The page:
The Brewers are hot, having won six in a row, so that’s great for the Royals. There’ll be a very familiar face at the top of the order in Lorenzo Cain, but he’s just setting the table for some prolific run producers to drive him home and he’s thriving so far in his first season back in Milwaukee. This isn’t like an old school AL East lineup because there are a few holes in it, but they have four TAvs above .300 and a couple more guys in there who just haven’t shown fully what they can do yet in 2018. They can hit even if they haven’t scored like you’d expect. If you want reason for some concern, it’s the starting pitching, which is why they’re a great fit for Danny Duffy in a deal at some point this year. But even so, they’ve been okay in that role. The bullpen, even without closer Corey Knebel for the most part, has been absolutely lockdown. If the Royals want to win these games, they likely can’t follow the formula they did in Detroit in their wins. They need to get on the board early and hold a lead.
|Record||14-9, Tied 1st Place, NL Central|
|Team WARP Leader||Travis Shaw & Lorenzo Cain, 1.1|
|Franchise Record vs. Royals||172-213|
Note: All league stats listed in charts are through Sunday.
Brewers vs. Royals
Brewers Projected Lineup
I don’t believe there’s any relation between Zach and Kyle, which, you know, is good for the Brewers. Davies is listed at 155 lbs., so he’s not exactly a physical specimen, but he’s a pretty solid pitcher. He relies heavily on a sinker that he throws about 46 percent of the time. So far this season, he’s actually been throwing that less and going to a cutter a lot more, which is interesting because the cutter has been mashed to the tune of a .348 average with a .783 slugging percentage, but he is getting more swings and misses on it, so there’s a give and take I suppose. He also mixes in a changeup and curve. At his best, he’s getting grounders, but the stuff isn’t top notch, so if he’s off, he can be hit and he can be hit hard. At least last year, getting to Davies was much easier the first time around with opponents hitting .315/.356/.495 against him the first time and then considerably worse each time through after that.
Kennedy is coming off his first bad start of the year, so we’ll see how he rebounds. He has finally started to get bitten by the home run ball after a long (for him) streak to start the season. He’s so reliant on his fastball that this doesn’t matter quite as much as for some other pitchers, but his secondary stuff has been absolutely outstanding. He’s allowed a .195 average and just one extra base hit in 41 at bats that ended on either his changeup, curve or cutter. The Brewers can typically handle a fastball pretty well, so it might behoove Kennedy to change things up a little bit in this one and go heavier with his curve and cutter, which the Brewers have struggled with this season. He doesn’t have a ton of experience against the Brewers lineup, but Ryan Braun has eaten him alive, hitting .391/.462/.652 against him in 26 plate appearances, though most of that damage came in the 2011 postseason when he went 5 for 7 against him with two doubles.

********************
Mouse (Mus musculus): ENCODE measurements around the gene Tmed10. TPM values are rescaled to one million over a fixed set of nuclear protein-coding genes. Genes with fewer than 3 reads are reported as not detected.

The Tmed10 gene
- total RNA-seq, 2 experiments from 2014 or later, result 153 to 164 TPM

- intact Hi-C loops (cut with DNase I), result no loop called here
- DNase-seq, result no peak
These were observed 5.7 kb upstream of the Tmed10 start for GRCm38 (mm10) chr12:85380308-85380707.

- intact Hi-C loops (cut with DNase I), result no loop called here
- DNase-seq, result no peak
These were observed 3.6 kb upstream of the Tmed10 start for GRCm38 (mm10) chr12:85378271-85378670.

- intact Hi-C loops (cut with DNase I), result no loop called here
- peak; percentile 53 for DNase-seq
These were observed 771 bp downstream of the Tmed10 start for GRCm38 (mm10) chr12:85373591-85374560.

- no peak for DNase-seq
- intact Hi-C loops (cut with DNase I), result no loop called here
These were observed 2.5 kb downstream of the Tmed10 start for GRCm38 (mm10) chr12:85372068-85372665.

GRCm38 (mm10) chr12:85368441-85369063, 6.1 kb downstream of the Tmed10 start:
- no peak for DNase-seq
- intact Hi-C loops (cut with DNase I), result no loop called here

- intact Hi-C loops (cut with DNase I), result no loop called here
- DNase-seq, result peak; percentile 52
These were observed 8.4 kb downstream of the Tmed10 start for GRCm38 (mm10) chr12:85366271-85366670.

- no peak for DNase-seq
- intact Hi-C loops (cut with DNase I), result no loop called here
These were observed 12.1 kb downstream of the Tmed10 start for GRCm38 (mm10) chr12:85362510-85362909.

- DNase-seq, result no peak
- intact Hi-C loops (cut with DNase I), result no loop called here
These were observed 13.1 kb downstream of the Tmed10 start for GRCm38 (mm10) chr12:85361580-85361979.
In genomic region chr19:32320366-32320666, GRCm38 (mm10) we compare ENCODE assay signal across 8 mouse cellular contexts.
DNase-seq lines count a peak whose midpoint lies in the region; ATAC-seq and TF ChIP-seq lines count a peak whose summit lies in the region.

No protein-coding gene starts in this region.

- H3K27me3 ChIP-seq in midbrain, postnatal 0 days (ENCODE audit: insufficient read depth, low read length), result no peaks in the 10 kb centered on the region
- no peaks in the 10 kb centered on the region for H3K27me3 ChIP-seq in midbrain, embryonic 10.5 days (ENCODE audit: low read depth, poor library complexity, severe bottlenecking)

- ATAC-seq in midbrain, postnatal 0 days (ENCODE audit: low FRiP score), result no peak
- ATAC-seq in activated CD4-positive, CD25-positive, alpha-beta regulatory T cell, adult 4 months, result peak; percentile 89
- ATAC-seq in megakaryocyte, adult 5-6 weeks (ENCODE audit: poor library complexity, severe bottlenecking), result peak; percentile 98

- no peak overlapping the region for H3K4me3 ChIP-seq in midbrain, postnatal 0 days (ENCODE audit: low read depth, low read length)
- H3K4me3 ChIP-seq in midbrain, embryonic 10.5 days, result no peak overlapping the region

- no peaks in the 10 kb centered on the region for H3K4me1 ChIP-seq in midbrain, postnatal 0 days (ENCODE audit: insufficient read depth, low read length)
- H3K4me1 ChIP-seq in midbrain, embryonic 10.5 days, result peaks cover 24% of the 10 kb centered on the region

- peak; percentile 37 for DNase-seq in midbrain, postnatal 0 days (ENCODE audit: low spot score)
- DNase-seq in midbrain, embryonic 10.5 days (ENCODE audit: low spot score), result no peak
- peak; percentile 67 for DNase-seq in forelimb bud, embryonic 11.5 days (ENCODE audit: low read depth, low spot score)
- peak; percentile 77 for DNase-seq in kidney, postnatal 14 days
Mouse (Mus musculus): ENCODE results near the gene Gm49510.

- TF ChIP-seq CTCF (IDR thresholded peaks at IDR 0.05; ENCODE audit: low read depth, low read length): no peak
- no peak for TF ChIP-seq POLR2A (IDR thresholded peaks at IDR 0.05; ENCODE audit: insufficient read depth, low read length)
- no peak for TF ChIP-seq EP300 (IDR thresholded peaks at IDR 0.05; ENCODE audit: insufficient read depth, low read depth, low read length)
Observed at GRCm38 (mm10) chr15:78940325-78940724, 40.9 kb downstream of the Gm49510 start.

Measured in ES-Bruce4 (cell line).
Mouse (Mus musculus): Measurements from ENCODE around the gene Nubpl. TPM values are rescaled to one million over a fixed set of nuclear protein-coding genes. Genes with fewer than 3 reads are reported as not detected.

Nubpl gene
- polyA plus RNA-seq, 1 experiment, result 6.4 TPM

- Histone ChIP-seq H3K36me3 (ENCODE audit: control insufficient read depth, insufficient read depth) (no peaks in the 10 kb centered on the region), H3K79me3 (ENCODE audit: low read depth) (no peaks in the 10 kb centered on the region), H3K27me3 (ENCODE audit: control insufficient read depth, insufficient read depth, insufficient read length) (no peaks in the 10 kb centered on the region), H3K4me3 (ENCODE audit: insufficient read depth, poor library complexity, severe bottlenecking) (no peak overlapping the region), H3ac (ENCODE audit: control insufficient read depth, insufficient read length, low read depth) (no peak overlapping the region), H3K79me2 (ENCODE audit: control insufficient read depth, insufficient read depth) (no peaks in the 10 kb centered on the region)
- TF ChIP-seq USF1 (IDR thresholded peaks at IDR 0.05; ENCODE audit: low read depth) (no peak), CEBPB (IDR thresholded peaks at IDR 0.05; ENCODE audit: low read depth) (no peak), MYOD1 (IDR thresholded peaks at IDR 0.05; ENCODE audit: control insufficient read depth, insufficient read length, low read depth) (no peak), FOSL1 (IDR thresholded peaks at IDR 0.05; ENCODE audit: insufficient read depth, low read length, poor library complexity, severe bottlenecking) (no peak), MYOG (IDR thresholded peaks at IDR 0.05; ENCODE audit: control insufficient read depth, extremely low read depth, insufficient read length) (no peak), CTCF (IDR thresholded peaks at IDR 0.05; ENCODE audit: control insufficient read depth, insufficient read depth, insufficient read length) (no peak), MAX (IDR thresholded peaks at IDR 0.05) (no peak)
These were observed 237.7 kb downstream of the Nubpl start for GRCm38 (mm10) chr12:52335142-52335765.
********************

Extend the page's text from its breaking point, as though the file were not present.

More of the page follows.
The Brewers acquired Anderson in the deal that sent Jean Segura to the Diamondbacks prior to the 2016 season. I can’t imagine they expected to get what they’ve gotten out of him. Last year, he posted a 2.74 ERA and a slightly less sexy 4.05 ERA in 141.1 innings and has come out of the gates pretty strong this year, though he is outperforming his peripherals again. The question is how long he can do that. Some, like Matt Cain, can keep it up for a long time. Others, like Jeremy Hellickson, eventually succumb to regression. Anderson is a little like Davies in that he doesn’t have overwhelming stuff, but he gets the job done. Usually. This year, his fastball has been hit and hit hard with a .719 slugging percentage allowed. And he’s strangely been fantastic against lefties and rough against righties this year. He had a similar split last year, but he was good against both, whereas this year, the righties have crushed him. We might see some very real Soler Power in this one with that in mind.
Hammel’s first start of 2018 was reminiscent of his 2017 season, and that was cause for some groans. Since then, though, he’s been fantastic, with a 1.77 ERA in 20.1 innings pitched. A known bugaboo for him has been that third time through the order, but even with a big time struggle in his first game, he’s allowed just a .267/.333/.333 line in 33 plate appearances in the third and now fourth times through the order in games. Would I test it with him too often? No I would not. But it is nice to see him have some success in that arena at the very least. Where I believe we’ll see regression is with the home run ball. He’s giving up some hard hit balls and even though his ground ball rate is up with increased use of his two-seamer and his fly ball rate is down, he’s allowed a surprisingly low number of home runs. This Brewers lineup might give him some trouble in that regard with their power. The good news, though, is that he’s 10-2 with a 3.13 ERA in 15 career starts against the Brewers. Sure he hasn’t faced them 2016 when he had a 5.32 ERA against them, but the numbers are still shiny. Like Kennedy, Braun is a thorn in his side with a .355/.459/.774 career line against him in 37 plate appearances. That includes four home runs. Yikes.
My guess is the teams split this series. There’ll be a bit of a lift from having Salvador Perez back and things tend to even themselves out in baseball over the course of a long season. I expect the Royals to string together some wins at some point soon, so why not start now?